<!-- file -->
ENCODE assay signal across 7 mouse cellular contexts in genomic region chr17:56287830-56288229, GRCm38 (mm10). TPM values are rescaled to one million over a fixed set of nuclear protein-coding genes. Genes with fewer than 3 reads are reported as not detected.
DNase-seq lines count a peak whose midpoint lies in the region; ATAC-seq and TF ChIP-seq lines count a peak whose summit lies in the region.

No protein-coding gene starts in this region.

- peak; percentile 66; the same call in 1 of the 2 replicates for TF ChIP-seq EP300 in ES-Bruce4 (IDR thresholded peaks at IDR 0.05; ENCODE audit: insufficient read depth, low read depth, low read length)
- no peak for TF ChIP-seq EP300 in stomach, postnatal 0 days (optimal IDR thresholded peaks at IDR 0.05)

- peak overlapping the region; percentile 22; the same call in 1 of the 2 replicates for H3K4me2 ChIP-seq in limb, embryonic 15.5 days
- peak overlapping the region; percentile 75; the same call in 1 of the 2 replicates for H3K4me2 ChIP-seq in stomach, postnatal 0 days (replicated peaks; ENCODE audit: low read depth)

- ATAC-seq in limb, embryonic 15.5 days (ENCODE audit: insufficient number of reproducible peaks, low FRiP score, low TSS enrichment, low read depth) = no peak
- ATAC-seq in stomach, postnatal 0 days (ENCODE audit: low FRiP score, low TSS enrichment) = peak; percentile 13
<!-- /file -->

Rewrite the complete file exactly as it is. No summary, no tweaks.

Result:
ENCODE assay signal across 7 mouse cellular contexts in genomic region chr17:56287830-56288229, GRCm38 (mm10). TPM values are rescaled to one million over a fixed set of nuclear protein-coding genes. Genes with fewer than 3 reads are reported as not detected.
DNase-seq lines count a peak whose midpoint lies in the region; ATAC-seq and TF ChIP-seq lines count a peak whose summit lies in the region.

No protein-coding gene starts in this region.

- peak; percentile 66; the same call in 1 of the 2 replicates for TF ChIP-seq EP300 in ES-Bruce4 (IDR thresholded peaks at IDR 0.05; ENCODE audit: insufficient read depth, low read depth, low read length)
- no peak for TF ChIP-seq EP300 in stomach, postnatal 0 days (optimal IDR thresholded peaks at IDR 0.05)

- peak overlapping the region; percentile 22; the same call in 1 of the 2 replicates for H3K4me2 ChIP-seq in limb, embryonic 15.5 days
- peak overlapping the region; percentile 75; the same call in 1 of the 2 replicates for H3K4me2 ChIP-seq in stomach, postnatal 0 days (replicated peaks; ENCODE audit: low read depth)

- ATAC-seq in limb, embryonic 15.5 days (ENCODE audit: insufficient number of reproducible peaks, low FRiP score, low TSS enrichment, low read depth) = no peak
- ATAC-seq in stomach, postnatal 0 days (ENCODE audit: low FRiP score, low TSS enrichment) = peak; percentile 13